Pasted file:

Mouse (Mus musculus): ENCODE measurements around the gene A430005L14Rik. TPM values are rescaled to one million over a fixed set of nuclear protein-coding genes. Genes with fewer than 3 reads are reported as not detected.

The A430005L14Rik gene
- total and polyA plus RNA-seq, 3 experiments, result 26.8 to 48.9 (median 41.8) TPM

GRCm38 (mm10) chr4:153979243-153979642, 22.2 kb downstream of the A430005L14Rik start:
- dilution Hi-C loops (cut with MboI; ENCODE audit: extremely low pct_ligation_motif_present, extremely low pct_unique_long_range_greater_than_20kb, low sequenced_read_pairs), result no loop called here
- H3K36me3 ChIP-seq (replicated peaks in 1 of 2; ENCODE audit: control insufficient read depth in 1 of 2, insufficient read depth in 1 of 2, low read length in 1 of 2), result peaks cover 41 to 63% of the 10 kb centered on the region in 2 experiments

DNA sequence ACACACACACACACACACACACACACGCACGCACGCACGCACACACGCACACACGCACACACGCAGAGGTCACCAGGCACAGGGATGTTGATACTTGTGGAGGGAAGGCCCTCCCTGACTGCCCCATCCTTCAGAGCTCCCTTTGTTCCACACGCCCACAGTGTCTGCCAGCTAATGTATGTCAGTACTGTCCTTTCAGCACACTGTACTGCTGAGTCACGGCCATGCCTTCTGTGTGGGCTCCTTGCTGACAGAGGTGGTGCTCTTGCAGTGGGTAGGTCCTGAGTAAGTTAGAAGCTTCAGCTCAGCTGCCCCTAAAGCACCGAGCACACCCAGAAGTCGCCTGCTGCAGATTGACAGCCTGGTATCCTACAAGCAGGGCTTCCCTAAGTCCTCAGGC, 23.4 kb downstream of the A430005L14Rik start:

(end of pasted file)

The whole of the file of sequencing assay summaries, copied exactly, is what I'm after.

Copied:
Mouse (Mus musculus): ENCODE measurements around the gene A430005L14Rik. TPM values are rescaled to one million over a fixed set of nuclear protein-coding genes. Genes with fewer than 3 reads are reported as not detected.

The A430005L14Rik gene
- total and polyA plus RNA-seq, 3 experiments, result 26.8 to 48.9 (median 41.8) TPM

GRCm38 (mm10) chr4:153979243-153979642, 22.2 kb downstream of the A430005L14Rik start:
- dilution Hi-C loops (cut with MboI; ENCODE audit: extremely low pct_ligation_motif_present, extremely low pct_unique_long_range_greater_than_20kb, low sequenced_read_pairs), result no loop called here
- H3K36me3 ChIP-seq (replicated peaks in 1 of 2; ENCODE audit: control insufficient read depth in 1 of 2, insufficient read depth in 1 of 2, low read length in 1 of 2), result peaks cover 41 to 63% of the 10 kb centered on the region in 2 experiments

DNA sequence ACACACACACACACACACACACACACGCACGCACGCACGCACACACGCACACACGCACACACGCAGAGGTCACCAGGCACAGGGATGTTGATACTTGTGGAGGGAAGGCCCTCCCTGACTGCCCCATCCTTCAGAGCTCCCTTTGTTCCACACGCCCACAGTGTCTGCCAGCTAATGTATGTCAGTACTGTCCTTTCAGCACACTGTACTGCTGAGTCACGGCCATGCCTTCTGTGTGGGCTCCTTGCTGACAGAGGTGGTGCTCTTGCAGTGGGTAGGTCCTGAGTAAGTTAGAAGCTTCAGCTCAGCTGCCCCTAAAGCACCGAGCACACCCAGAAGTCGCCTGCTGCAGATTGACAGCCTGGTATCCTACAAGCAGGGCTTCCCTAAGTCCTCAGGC, 23.4 kb downstream of the A430005L14Rik start: